Once I reached the second to last checkpoint there was a sign which stated only 3 miles to go, at this stage of the race it felt like a mirage. I checked my watch and the maths added up, but those next three miles would feel like 6. Eventually as I made my way along the river I saw what I realised to be Sleaford Town Centre come into sight, when I saw runner’s walking back towards me I knew I was close. As I stumbled towards the finish line the clock showed that I had reached the end in just over 4 1/2 hours, somehow reaching my target time and only 10 minutes slower than my previous slowest time despite the conditions.
My journey wouldn’t be over when I crossed the finish line though. I realised on Sunday morning that I had misinterpreted the race instructions and the shuttle bus than ran from Sleaford to Lincoln did so at the start of the race and not at the finish. I made my way, slowly, in the direction of the Bus and Train Station only to discover that the 21st century has yet to reach Sleaford and it ran neither a bus nor a train to Lincoln on a Sunday. The best option I had public transport wise would have been to get a train to Grantham and then a train from Grantham to Lincoln, getting me in over 5 hours later. I then rang a couple of taxi firms only to be quoted £40, so was left with little choice between waiting for Jenny to finish work in 3 hours and get her to come pick me up, or walking. I chose the later.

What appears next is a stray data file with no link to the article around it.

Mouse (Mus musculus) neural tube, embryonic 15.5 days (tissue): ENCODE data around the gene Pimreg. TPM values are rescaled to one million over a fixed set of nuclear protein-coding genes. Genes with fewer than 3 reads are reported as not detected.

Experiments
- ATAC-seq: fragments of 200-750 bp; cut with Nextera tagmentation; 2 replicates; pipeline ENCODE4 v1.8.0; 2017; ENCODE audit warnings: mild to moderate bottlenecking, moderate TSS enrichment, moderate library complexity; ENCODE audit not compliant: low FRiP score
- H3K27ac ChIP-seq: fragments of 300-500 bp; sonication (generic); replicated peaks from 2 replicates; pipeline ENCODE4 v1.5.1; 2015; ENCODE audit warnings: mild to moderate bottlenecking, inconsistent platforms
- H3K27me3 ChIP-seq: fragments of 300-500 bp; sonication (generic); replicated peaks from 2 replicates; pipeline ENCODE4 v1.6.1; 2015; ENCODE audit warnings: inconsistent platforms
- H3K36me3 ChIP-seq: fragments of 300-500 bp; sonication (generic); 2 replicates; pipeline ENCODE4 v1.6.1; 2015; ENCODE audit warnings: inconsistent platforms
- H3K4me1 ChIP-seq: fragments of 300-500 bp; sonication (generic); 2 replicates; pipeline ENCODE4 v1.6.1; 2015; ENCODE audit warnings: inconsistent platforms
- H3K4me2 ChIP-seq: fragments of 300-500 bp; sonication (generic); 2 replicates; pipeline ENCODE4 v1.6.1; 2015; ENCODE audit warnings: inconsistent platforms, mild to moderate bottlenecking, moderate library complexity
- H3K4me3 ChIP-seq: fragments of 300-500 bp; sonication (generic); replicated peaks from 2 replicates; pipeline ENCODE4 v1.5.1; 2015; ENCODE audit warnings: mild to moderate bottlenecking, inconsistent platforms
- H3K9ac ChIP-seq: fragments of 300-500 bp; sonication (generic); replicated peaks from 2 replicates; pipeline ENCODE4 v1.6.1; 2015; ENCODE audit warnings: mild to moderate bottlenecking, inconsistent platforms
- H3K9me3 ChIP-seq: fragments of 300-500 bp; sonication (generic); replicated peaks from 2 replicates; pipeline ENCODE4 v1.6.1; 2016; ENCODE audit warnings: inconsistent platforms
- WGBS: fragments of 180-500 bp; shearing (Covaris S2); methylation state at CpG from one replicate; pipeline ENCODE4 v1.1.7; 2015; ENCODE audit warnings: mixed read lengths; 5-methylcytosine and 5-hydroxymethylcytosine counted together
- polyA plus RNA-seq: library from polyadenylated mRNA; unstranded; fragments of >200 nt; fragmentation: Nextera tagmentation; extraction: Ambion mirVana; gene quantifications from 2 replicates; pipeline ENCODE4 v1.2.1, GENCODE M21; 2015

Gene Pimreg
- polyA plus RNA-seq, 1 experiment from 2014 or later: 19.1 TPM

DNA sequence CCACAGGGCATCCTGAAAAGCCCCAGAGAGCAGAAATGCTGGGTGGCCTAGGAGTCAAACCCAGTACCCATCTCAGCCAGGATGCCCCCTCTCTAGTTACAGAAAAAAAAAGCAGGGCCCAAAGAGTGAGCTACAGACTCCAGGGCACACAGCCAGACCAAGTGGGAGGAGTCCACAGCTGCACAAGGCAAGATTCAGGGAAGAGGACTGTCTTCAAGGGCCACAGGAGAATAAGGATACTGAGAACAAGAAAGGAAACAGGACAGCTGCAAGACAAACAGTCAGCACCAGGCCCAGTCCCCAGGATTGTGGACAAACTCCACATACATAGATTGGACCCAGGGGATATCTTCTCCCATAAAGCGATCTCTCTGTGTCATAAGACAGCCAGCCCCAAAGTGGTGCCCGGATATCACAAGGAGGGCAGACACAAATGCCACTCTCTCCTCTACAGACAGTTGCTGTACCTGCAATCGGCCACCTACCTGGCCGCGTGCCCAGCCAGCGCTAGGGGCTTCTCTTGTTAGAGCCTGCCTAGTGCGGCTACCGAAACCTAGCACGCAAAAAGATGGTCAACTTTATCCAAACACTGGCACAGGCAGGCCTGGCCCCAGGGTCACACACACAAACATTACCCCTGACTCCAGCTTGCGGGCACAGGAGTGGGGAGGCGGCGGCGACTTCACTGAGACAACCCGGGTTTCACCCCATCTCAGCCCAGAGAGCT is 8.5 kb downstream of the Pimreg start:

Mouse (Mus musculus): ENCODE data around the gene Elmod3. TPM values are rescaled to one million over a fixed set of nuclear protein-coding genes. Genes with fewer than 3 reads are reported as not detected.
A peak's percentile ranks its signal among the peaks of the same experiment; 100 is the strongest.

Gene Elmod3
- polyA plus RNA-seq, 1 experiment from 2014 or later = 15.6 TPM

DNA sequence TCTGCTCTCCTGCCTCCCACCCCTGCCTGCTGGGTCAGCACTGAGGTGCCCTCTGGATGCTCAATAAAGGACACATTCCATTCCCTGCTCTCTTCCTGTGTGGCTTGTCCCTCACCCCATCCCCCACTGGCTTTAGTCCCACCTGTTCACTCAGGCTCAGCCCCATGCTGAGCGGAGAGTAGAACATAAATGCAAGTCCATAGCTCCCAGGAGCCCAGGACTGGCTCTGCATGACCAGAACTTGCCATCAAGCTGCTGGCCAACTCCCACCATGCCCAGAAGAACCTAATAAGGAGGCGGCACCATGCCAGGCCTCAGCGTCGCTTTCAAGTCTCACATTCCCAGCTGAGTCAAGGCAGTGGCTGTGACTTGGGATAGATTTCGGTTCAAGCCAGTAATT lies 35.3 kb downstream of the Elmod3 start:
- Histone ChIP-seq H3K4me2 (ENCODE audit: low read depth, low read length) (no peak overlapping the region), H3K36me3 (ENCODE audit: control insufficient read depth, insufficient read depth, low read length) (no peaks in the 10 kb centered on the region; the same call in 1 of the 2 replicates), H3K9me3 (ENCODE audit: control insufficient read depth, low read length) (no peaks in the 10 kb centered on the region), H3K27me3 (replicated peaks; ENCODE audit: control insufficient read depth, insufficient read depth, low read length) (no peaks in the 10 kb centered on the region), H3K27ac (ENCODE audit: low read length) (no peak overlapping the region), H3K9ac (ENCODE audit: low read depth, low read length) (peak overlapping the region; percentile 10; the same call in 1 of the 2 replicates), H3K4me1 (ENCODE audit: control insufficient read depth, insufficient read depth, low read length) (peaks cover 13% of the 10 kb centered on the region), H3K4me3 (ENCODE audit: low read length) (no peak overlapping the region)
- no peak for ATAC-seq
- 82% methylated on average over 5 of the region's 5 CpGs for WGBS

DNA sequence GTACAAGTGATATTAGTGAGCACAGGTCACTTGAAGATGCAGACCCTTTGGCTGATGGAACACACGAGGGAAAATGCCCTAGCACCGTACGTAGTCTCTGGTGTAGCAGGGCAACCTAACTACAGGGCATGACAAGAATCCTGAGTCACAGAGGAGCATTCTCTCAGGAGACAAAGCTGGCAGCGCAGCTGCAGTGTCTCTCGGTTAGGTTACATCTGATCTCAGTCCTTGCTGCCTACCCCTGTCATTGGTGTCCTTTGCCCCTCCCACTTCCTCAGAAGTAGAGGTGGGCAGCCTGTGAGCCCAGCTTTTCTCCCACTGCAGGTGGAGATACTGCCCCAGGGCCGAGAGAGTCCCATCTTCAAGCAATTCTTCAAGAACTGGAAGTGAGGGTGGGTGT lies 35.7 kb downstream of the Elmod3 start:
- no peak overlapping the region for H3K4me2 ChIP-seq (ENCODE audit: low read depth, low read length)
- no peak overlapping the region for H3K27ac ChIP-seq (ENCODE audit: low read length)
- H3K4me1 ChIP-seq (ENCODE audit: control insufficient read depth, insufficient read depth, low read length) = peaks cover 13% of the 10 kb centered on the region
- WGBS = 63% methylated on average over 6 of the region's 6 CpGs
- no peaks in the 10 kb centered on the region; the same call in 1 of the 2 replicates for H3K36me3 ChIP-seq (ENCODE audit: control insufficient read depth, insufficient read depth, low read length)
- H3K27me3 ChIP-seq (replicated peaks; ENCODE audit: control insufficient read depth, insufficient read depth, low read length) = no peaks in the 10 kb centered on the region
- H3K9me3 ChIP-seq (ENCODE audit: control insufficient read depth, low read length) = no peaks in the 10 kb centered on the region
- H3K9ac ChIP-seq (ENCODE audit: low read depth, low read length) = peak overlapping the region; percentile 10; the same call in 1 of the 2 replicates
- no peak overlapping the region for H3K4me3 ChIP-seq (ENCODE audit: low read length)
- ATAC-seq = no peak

As I made my way towards the A15 I was still in that ‘post-race feel like throwing up’ state, so stopped in Tesco only to get changed out of my soaking wet running gear and into some slightly drier, but still wet change of clothes. When I reached the Holdingham roundabout I knew I would have to grab something to eat so as to not be completely reckless so I dove into the McDonald’s and grabbed a Large Big Mac meal before then continuing on my way whilst trying to eat the delicious, dirty, processed goodness.